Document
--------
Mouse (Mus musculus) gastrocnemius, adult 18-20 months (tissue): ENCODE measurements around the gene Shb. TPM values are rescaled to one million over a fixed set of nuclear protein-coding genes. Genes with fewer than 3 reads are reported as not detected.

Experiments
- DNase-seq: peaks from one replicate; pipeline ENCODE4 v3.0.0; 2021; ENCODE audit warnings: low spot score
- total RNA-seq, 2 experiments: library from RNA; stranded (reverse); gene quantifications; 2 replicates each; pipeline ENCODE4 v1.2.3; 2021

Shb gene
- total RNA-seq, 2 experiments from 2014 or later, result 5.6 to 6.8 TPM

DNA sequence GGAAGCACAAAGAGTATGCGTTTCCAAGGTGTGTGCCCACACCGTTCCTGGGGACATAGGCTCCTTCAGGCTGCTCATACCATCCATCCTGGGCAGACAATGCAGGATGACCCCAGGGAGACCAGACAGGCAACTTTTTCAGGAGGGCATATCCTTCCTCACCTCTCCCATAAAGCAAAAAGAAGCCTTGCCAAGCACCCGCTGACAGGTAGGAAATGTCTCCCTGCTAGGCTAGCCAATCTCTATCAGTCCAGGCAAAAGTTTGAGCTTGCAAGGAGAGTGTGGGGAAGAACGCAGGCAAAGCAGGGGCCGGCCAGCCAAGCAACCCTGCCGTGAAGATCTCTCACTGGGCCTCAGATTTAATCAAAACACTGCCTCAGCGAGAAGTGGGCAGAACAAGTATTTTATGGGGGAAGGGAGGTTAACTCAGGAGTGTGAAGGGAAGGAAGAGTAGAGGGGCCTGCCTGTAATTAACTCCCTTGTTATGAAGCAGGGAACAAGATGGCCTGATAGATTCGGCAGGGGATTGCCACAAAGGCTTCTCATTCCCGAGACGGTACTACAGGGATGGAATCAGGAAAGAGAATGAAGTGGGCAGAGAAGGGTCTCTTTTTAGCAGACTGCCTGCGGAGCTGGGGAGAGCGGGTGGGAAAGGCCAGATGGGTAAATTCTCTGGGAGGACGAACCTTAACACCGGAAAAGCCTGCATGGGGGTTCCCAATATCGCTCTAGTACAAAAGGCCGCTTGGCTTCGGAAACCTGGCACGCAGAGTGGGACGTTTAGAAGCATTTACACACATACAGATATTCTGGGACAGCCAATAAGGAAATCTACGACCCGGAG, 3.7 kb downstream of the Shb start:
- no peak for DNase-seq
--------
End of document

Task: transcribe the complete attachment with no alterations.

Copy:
Mouse (Mus musculus) gastrocnemius, adult 18-20 months (tissue): ENCODE measurements around the gene Shb. TPM values are rescaled to one million over a fixed set of nuclear protein-coding genes. Genes with fewer than 3 reads are reported as not detected.

Experiments
- DNase-seq: peaks from one replicate; pipeline ENCODE4 v3.0.0; 2021; ENCODE audit warnings: low spot score
- total RNA-seq, 2 experiments: library from RNA; stranded (reverse); gene quantifications; 2 replicates each; pipeline ENCODE4 v1.2.3; 2021

Shb gene
- total RNA-seq, 2 experiments from 2014 or later, result 5.6 to 6.8 TPM

DNA sequence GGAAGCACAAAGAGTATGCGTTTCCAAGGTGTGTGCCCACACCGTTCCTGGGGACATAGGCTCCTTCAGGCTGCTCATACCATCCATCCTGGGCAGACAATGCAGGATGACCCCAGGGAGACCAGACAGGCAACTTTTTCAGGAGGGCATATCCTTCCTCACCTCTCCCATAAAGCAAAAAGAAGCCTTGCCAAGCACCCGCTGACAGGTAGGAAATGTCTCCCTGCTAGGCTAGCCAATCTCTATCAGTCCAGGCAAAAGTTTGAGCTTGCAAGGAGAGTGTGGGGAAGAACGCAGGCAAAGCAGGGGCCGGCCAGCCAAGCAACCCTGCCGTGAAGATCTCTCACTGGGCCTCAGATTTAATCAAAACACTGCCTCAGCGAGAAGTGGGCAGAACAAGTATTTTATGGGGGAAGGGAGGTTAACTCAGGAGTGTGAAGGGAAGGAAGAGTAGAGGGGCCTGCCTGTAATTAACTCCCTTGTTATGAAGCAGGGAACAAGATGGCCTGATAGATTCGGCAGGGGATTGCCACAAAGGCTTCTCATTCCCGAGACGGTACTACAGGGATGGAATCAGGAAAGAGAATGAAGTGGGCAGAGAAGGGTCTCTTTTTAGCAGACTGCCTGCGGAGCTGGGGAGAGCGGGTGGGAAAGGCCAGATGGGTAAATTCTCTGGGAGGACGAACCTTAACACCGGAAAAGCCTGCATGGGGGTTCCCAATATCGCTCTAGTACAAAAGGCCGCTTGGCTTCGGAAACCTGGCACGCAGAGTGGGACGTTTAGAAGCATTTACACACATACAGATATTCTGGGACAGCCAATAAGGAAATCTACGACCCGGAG, 3.7 kb downstream of the Shb start:
- no peak for DNase-seq